The largest square which fits into a circle is ABCD and EFGH is a square with G and H on the line CD and E and F on the circumference of the circle. Show that AB = 5EF. Similarly the largest. . . .

Four identical right angled triangles are drawn on the sides of a square. Two face out, two face in. Why do the four vertices marked with dots lie on one line?

Semicircles are drawn on the sides of a rectangle ABCD. A circle passing through points ABCD carves out four crescent-shaped regions. Prove that the sum of the areas of the four crescents is equal to. . . .

ABC is an equilateral triangle and P is a point in the interior of the triangle. We know that AP = 3cm and BP = 4cm. Prove that CP must be less than 10 cm.

It is obvious that we can fit four circles of diameter 1 unit in a square of side 2 without overlapping. What is the smallest square into which we can fit 3 circles of diameter 1 unit?

The diagonal of a square intersects the line joining one of the unused corners to the midpoint of the opposite side. What do you notice about the line segments produced?

This is the second article on right-angled triangles whose edge lengths are whole numbers.

Make an eight by eight square, the layout is the same as a chessboard. You can print out and use the square below. What is the area of the square? Divide the square in the way shown by the red dashed. . . .

Do you know how to find the area of a triangle? You can count the squares. What happens if we turn the triangle on end? Press the button and see. Try counting the number of units in the triangle now. . . .

The first of two articles on Pythagorean Triples which asks how many right angled triangles can you find with the lengths of each side exactly a whole number measurement. Try it!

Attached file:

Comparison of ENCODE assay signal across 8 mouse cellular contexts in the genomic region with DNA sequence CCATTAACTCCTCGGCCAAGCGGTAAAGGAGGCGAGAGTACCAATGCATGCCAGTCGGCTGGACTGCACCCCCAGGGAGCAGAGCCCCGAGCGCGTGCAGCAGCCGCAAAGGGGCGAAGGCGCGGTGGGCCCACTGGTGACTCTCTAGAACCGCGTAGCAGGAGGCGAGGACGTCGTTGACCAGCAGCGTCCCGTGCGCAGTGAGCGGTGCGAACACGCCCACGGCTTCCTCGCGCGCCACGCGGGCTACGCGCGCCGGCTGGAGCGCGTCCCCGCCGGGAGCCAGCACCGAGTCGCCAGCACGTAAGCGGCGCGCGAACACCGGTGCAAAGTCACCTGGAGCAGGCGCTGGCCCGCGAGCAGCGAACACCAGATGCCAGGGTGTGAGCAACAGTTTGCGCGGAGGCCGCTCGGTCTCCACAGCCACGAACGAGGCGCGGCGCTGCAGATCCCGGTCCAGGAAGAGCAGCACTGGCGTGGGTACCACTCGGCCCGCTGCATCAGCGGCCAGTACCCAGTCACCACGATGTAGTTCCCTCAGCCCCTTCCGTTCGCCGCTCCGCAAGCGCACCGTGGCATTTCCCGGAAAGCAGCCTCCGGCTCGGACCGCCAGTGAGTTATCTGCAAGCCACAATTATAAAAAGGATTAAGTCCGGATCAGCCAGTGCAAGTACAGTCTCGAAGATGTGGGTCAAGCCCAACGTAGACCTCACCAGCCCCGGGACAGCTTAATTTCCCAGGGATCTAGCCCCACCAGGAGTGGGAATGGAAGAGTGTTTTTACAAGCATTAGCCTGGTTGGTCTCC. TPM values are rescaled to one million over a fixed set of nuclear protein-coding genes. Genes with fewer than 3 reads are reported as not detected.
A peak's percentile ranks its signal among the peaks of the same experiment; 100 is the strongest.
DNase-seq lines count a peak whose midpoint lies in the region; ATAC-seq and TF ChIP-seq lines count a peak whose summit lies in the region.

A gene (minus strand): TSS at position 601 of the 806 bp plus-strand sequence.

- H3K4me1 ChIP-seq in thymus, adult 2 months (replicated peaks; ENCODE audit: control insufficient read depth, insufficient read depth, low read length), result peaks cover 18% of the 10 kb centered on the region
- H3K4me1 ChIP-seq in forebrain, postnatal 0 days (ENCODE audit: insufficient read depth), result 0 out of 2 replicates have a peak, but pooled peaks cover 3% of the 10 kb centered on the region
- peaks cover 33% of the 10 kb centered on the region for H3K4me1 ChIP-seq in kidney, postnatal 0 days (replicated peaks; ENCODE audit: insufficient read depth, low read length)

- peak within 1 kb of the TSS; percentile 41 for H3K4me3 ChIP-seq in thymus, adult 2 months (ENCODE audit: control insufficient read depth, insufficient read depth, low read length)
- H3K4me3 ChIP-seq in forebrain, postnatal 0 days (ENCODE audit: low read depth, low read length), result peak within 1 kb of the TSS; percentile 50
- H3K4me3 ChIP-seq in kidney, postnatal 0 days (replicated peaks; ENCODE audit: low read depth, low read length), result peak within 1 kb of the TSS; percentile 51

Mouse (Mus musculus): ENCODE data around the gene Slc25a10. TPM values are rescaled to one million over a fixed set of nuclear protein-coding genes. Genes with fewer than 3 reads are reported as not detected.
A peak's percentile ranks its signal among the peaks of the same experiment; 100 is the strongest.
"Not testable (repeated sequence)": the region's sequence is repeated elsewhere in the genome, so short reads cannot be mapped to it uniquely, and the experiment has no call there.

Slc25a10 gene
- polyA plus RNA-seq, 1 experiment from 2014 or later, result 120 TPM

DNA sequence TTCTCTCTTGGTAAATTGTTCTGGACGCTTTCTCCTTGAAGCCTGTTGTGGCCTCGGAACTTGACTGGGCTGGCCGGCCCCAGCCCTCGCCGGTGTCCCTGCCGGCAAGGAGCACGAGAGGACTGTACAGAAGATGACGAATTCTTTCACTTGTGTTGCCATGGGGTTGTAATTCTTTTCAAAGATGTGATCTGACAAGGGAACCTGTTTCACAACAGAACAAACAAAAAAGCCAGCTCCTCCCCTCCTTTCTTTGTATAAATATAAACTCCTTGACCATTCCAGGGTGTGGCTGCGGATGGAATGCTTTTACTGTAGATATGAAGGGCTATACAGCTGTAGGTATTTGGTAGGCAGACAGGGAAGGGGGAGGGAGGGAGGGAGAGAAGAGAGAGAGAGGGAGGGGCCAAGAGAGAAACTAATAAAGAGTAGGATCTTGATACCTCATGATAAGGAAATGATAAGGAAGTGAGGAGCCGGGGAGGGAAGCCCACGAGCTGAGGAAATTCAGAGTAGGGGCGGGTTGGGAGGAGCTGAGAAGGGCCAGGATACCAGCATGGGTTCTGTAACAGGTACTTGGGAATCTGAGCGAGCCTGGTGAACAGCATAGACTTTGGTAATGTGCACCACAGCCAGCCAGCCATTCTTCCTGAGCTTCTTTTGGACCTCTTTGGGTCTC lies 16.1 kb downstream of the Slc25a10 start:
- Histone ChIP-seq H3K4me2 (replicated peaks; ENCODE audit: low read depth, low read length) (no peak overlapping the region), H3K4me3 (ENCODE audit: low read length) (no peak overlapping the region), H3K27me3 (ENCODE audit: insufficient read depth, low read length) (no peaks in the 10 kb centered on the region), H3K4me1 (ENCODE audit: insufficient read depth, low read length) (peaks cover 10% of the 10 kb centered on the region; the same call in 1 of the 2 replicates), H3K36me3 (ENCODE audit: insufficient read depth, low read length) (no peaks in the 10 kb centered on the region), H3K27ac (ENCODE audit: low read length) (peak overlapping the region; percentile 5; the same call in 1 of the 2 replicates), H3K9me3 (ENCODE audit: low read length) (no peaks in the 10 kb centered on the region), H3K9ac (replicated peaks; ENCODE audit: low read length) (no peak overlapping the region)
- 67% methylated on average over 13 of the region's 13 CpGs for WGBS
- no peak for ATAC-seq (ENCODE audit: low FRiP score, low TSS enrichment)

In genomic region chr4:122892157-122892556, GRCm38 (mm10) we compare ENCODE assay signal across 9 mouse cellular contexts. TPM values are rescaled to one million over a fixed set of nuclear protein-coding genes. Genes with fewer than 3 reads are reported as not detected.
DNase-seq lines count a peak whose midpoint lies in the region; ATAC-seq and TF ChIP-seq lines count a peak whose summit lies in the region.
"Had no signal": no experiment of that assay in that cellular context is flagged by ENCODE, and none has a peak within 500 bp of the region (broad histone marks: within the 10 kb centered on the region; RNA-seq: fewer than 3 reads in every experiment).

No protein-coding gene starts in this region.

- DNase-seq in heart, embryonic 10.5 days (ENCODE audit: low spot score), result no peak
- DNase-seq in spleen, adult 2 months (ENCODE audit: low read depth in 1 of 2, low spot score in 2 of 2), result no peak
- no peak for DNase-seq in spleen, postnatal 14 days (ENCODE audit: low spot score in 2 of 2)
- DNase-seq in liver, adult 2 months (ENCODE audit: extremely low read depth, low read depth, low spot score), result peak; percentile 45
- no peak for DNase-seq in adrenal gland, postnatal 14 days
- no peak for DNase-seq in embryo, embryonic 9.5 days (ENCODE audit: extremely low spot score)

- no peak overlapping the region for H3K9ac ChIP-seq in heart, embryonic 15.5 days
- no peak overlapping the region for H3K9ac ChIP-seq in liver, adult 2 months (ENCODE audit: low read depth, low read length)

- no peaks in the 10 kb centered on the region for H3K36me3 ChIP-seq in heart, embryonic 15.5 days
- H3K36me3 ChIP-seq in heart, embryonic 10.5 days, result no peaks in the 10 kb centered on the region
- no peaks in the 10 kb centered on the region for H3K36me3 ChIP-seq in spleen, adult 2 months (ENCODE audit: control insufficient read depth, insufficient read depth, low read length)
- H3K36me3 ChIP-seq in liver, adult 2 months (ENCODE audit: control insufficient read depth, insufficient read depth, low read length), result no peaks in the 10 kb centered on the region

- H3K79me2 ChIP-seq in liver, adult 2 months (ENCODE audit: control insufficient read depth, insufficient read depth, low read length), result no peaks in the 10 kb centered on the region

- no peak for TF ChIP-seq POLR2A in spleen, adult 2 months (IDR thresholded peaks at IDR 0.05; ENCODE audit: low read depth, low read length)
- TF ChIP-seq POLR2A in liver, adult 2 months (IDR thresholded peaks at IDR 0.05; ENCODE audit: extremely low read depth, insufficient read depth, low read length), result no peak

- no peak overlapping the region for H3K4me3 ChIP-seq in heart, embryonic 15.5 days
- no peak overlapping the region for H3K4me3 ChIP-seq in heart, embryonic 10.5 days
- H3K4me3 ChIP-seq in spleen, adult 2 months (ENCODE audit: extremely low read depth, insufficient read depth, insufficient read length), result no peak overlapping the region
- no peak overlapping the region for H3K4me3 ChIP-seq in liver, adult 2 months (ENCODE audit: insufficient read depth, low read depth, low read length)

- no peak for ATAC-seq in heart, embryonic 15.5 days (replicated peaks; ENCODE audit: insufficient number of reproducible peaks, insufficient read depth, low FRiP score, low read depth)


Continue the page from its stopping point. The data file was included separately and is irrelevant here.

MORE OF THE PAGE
Show that among the interior angles of a convex polygon there cannot be more than three acute angles.

Find the area of the annulus in terms of the length of the chord which is tangent to the inner circle.

A serious but easily readable discussion of proof in mathematics with some amusing stories and some interesting examples.

This article discusses how every Pythagorean triple (a, b, c) can be illustrated by a square and an L shape within another square. You are invited to find some triples for yourself.

This is an interactivity in which you have to sort the steps in the completion of the square into the correct order to prove the formula for the solutions of quadratic equations.

Prove Pythagoras' Theorem using enlargements and scale factors.

Prove that the shaded area of the semicircle is equal to the area of the inner circle.

Points A, B and C are the centres of three circles, each one of which touches the other two. Prove that the perimeter of the triangle ABC is equal to the diameter of the largest circle.

A little bit of algebra explains this 'magic'. Ask a friend to pick 3 consecutive numbers and to tell you a multiple of 3. Then ask them to add the four numbers and multiply by 67, and to tell you. . . .

Spotting patterns can be an important first step - explaining why it is appropriate to generalise is the next step, and often the most interesting and important.

What happens to the perimeter of triangle ABC as the two smaller circles change size and roll around inside the bigger circle?

Can you see how this picture illustrates the formula for the sum of the first six cube numbers?

What fractions can you divide the diagonal of a square into by simple folding?

Can you make sense of these three proofs of Pythagoras' Theorem?